YOU, the Great and Powerful



For some #TPE13 & #NASPA13 preparation I went and saw a movie – yes, a movie the day before I left for TPE. Sure, could I have been packing, sweating with worry, or doing last minute prep? Yes, but I also wanted to make sure I took two hours to just take care of myself – do something I enjoyed. So I saw Oz, the Great and Powerful

I have seen a lot of talk on Twitter and blogs the past few weeks about being vulnerable and sharing our failures, which can contribute to being more genuine. I full heartedly agree, being willing to share our failures is not only commendable – it is a way for us to unlock our greatest potential (I was going to say unleash… but then quickly thought of “unleash the Kraken” and said too far). Those moments that we feel like we shouldn’t share because they make us appear weak, unprepared, or not the person we want to be are the moments that help us define the person and professional we want to be – so let’s start sharing and creating a culture of sharing!

How, you might ask? Well, I found myself asking that same question after reading @StacyLOliver’s post: Off My Plate. So after reading, thinking, and re-reading, I’ve come up with my own method for sharing these moments we feel we have fallen short.

Find a group you can share with. Wait, didn’t I just say you should share with everyone… well sure, eventually I think we can all get to a place where we feel comfortable talking about the “days when work is hard, when we cry in our offices, when we advocate without being heard, when we lose battles, when we aren’t the person we wish we could be” (Oliver, 2013). Until then or to help get to that point – I recommend finding a group of people who you can share those days with. In order to share with others we have to admit our shortcomings to ourselves first.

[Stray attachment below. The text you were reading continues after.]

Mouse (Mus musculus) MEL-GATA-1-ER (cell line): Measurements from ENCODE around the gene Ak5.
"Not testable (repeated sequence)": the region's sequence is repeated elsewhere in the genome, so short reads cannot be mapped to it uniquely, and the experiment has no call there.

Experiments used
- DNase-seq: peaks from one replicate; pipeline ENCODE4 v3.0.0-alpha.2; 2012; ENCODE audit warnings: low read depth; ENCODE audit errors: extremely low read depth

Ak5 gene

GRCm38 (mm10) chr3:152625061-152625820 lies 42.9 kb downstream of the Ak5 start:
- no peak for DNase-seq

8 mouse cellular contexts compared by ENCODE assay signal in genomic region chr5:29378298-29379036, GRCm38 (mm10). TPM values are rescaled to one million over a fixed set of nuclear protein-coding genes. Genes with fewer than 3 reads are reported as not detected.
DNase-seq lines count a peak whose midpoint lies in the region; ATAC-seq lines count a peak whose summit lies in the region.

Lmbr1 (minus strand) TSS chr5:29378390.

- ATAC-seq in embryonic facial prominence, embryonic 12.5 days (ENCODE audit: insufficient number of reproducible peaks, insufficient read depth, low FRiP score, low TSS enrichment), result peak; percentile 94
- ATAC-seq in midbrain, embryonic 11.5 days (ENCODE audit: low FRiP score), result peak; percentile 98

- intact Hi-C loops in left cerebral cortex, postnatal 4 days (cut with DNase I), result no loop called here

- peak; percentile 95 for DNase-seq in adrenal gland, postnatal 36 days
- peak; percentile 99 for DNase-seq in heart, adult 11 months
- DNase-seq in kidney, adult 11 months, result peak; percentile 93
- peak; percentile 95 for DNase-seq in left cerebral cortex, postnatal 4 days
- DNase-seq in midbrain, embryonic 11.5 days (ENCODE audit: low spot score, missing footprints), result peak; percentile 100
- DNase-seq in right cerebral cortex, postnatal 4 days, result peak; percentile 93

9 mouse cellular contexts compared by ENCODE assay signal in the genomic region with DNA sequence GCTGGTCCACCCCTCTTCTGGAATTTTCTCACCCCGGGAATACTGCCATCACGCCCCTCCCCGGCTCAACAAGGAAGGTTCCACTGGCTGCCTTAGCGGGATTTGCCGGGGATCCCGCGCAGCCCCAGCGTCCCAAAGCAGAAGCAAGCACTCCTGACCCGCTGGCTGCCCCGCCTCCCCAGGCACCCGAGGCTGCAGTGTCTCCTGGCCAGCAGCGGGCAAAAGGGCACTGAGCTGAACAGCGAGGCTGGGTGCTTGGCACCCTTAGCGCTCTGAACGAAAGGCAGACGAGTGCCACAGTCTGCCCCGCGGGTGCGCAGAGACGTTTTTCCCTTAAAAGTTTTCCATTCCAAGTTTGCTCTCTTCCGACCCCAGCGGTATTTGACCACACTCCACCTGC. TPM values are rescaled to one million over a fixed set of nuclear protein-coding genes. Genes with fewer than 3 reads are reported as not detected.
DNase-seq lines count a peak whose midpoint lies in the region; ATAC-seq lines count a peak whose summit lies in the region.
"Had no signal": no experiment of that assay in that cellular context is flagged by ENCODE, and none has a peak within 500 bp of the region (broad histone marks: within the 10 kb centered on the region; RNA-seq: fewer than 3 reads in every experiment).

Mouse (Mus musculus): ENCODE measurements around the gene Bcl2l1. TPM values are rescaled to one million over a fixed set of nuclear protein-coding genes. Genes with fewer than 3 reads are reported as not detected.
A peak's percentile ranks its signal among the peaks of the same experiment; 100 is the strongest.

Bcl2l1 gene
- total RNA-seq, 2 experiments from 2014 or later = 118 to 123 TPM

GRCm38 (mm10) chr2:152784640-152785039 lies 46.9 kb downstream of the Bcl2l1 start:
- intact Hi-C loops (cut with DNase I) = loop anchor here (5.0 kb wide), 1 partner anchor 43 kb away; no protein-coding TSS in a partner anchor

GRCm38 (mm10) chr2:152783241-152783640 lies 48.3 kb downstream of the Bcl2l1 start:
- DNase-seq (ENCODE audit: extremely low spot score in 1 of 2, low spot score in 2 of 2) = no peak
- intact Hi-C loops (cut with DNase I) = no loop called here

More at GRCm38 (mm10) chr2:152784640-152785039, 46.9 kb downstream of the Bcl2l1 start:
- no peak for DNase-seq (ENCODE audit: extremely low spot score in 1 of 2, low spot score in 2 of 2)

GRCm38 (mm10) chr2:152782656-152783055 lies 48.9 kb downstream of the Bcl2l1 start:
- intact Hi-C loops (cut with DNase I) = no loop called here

Carry on (my wayward son, and don’t you cry no more). As the saying goes, there is always more work to be done. There is not time to dwell on what was done or what wasn’t, whose fault it is or isn’t, we have to keep moving on.  When a mistake is made or a ball is dropped, the team can learn together, there are valuable lessons to be learned – so please don’t mistake this as a “get up buttercup”, but an urge to keep moving. Take the shortcomings for what they are and focus on what the team can learn from the situation, and as I always say: reflect!

Make amends.  Do no harm, right? I agree with this statement as does the Lorax, also remember yourself in this statement. Make amends with yourself, forgive yourself, and remind yourself that YOU, the great and powerful, have the ability and responsibility to make a difference in the world. 

It’s probably not a foolproof plan, nor is it completely developed, so please share with me your thoughts!

In peace,

Ryan Bye
@byebyeryan

Student Affairs - the First Years

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